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Your Guide to Finding the Best Barn Door Hardware

The farmhouse charm and space-saving ease of barn doors make them a no-brainer. But figuring out the right hardware? That tends to get overwhelming, especially when shopping online. There are so many design variations—where do you begin? This guide will help you navigate your choices and find the perfect barn door hardware for your home.  

Part 1: Sliding Hardware

What Are the Types of Barn Door Hardware? 

There are several types of barn door hardware, each with its distinct style and functionality: 

Classic Flat Track:

The most common and straightforward option, featuring a flat metal track and rollers. It’s versatile and suits various door styles.

Box Track:

Encloses the rollers within a metal box, providing a sleek and modern appearance while protecting the rollers from dust and debris.

Ceiling-Mounted Track:

Ceiling-mounted barn door hardware is a specialized option ideal for unique spaces where traditional wall mounting isn't feasible. This type of hardware attaches directly to the ceiling, providing a clean and unobtrusive look. It's particularly useful in rooms with limited wall space or where aesthetic considerations dictate a different approach. Ceiling-mounted hardware is sturdy and designed to support the weight of your barn door, ensuring smooth and reliable operation.

Bypass Track:

Allows multiple doors to slide past each other, perfect for closets or areas with limited space. Bypassing tracks are also best for wide door openings, since they accommodate multiple doors.

Exterior Barn Door Hardware:

This is hardware made with materials that will stand up to the elements—think galvanized steel or stainless steel. It may also include design features to protect it from weathering, such as an enclosed track to protect the trolleys from corrosion and build-up of dirt and grime.

Heavy duty hardware:

This kind of hardware has a higher weight rating for very heavy or very large doors-ideal for actual barn doors, or doors made from dense luxury hardwoods like Ipe or Wenge wood.

How Do I Choose the Right Barn Door Hardware? 

Choosing the right barn door hardware involves several considerations:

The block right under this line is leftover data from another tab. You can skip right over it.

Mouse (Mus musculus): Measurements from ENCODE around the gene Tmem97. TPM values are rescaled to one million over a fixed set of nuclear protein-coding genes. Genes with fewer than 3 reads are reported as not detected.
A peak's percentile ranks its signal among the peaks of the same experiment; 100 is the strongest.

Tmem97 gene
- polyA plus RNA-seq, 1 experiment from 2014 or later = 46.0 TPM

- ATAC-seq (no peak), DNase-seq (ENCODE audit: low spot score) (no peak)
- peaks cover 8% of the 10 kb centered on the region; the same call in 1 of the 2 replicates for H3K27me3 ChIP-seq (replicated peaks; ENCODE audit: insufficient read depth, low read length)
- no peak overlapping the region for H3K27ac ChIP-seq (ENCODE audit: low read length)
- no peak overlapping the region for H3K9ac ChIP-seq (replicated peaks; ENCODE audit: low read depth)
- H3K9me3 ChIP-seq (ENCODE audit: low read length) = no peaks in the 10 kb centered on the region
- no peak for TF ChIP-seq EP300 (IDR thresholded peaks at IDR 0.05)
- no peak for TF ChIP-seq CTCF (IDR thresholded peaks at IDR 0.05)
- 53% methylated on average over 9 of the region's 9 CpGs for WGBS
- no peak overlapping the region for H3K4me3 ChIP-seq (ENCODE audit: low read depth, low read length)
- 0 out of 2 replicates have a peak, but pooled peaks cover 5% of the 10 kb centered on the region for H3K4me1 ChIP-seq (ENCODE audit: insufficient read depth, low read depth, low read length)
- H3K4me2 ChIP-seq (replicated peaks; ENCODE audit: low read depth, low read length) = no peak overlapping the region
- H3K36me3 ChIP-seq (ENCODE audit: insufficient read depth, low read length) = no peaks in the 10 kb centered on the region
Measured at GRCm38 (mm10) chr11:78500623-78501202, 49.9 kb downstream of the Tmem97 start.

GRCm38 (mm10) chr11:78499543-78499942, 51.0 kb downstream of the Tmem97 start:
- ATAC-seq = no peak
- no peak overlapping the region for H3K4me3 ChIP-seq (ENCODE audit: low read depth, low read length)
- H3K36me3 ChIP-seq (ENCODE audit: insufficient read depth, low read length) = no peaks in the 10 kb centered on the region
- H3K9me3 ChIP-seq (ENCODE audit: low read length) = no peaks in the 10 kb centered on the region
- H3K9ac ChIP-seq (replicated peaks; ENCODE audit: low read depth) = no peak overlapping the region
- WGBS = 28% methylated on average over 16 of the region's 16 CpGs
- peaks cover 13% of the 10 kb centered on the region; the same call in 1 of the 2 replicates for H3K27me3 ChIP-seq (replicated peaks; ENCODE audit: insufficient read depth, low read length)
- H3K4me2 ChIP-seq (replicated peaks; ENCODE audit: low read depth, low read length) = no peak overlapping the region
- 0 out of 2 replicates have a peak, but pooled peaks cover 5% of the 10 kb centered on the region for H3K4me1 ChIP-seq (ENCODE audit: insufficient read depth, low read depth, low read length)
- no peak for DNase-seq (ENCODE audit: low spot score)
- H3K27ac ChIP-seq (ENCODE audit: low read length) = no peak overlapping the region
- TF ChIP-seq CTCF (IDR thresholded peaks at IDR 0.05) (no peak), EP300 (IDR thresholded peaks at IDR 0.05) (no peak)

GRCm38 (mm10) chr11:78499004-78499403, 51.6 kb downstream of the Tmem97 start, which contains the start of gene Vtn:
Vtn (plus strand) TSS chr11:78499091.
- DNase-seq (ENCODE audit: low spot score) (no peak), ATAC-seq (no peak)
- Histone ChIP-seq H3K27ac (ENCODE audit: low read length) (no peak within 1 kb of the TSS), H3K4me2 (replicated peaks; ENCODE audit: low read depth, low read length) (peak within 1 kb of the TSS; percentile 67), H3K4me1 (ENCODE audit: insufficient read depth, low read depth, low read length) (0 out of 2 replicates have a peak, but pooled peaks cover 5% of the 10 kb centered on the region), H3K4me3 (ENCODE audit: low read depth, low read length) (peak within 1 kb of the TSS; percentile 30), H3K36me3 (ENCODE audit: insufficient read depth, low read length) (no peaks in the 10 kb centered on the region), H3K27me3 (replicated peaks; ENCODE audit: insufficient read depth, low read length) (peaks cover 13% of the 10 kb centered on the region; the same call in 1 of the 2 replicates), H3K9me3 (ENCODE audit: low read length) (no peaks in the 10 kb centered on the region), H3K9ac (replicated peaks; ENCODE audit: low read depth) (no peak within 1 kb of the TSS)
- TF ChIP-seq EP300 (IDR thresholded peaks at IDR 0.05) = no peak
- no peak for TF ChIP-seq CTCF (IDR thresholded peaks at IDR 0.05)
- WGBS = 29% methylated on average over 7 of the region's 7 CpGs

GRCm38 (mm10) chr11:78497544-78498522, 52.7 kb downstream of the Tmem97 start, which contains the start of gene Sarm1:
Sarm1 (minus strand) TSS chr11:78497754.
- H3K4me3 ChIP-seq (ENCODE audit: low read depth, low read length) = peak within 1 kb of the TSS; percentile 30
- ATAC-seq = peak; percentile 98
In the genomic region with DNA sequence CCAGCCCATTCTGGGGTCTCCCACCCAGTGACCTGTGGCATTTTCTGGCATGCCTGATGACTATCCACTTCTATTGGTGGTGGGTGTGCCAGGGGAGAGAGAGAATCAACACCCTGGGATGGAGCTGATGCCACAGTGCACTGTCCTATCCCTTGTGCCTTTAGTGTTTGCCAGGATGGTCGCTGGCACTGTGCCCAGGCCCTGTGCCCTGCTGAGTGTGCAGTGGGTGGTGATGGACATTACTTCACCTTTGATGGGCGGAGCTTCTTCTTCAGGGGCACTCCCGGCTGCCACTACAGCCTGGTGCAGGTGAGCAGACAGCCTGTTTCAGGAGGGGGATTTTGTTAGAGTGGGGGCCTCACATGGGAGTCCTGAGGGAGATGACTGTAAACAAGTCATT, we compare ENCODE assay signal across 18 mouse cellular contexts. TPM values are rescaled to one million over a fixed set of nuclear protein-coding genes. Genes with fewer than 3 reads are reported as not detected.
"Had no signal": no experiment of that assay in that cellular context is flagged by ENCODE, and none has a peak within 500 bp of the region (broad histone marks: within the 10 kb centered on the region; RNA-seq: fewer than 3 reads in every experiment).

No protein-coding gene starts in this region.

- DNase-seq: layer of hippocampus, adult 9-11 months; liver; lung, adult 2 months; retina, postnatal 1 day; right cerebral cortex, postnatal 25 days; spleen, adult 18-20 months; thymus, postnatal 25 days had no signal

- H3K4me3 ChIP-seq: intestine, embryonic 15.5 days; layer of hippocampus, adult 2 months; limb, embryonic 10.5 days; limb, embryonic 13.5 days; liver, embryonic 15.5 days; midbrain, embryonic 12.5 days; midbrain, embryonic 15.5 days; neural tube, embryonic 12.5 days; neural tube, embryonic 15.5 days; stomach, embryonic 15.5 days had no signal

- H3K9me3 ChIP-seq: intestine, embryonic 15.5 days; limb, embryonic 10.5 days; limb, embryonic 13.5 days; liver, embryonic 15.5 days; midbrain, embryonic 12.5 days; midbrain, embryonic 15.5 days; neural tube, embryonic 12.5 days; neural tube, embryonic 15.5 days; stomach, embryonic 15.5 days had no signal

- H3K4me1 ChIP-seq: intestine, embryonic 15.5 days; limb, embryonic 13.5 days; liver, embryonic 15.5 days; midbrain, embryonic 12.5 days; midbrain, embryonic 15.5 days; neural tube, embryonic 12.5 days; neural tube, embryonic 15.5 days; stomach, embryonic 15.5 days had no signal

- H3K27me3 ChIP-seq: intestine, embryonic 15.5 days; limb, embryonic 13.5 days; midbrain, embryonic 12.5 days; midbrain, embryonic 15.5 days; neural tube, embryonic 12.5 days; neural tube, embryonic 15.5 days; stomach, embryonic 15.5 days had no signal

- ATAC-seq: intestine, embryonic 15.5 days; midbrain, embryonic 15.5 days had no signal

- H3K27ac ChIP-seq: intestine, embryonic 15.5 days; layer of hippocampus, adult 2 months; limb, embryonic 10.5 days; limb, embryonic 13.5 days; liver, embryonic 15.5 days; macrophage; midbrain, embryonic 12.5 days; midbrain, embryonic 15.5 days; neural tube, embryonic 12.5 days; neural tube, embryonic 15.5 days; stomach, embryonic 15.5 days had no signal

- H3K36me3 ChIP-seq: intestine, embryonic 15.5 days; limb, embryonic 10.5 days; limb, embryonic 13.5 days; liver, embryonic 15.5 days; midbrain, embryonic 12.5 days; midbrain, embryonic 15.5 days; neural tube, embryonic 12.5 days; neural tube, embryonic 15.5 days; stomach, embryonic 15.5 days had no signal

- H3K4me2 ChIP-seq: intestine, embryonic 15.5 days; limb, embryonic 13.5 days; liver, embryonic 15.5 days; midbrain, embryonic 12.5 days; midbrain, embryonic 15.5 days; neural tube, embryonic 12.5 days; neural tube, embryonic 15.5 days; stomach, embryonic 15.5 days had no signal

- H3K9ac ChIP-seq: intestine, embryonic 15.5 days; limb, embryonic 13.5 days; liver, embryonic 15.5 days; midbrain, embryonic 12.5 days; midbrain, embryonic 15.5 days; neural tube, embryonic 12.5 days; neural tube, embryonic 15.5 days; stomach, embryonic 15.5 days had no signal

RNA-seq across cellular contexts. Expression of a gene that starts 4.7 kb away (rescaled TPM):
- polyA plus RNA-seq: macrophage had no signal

Door Weight and Size: This is the most important thing to get right. Make sure the hardware can support the weight and size of your door. Most kits specify weight limits and door dimensions they can handle. (If they don’t, that’s a red flag!) 

Material and Finish:

Match the hardware material and finish with your home’s décor. Common choices include stainless steel, brass, and powder coated steel. Brass hardware typically develops a patina over time and requires brass polish, while other materials are lower maintenance. 


Prices vary widely, so decide on a budget beforehand. Remember, higher quality often means better materials and smoother operation. Barn door hardware is a category where you get what you pay for, so it’s better to buy a higher quality kit once that you don’t need to replace just a couple of years later. 

Aesthetic and Style:

Choose hardware that complements your door and room style. Don’t feel like you have to opt for something rustic just because the idea of a barn door is rustic. You'll always end up regretting going against your own taste. Fortunately, you don’t have to—there's a barn door hardware kit for every taste. 

The primary way that the style of hardware will differ is the shape and size of the hangers. These attach to the doors either on the face of the door, or on the top edge of the door. For a more minimal look, top-mounted hangers are best. In the case of box rail hardware, you can't see the hangers at all. 

The second way that the style of hardware differs is the shape of the track itself. Flat track, box rail, and rounded track hardware are the most common. The rounded hardware is usually tubular, meaning that it's hollow. But our Swiss Rod hardware is solid steel or solid brass, which makes them more robust. 

If you want help deciding, take our quick, easy quiz:


Part 2: Floor Guides 

What does a floor guide do? 

A floor guide is essential for barn doors. Do not skip this component—it's super necessary for safe and reliable operation of sliding doors. Floor guides keep the door in place as you slide them open and closed. Without a floor guide, the door will wobble around as you move it—and could get pulled off the track. 

How to choose a barn door floor guide 

For a completely concealed look, choose a T shaped guide. Our barn door hardware kits come with a T guide as standard. You’ll have to put a small notch in the bottom of the door—we do this for you if you order your barn doors from us, but any contractor or handyman can do this for you as well. 

For a floor guide that’s visible but still low profile, opt for a C shaped guide. And for situations where you can’t drill into the floor, or don’t want to, we recommend a wall-mounted roller guide. 

Handles and Pulls 

Handles are the final touch. They’re also important stylistically as they can coordinate or detract from the track itself. Here are your basic options: 

Flush pulls: Flush pulls are recessed into the door itself. You can choose from many shapes, from round to rectangular. We recommend this style for the wall-facing side of the door. 

Bar pulls: These bar-shaped pulls can be short or long depending on your desired look. Ultra-long bar pulls are a customer favorite because they add drama. But bar pulls also may be easier to operate than flush pulls for those with arthritis or mobility issues.

Ring pulls: More rustic in style, ring pulls are a ring attached to a metal plate.

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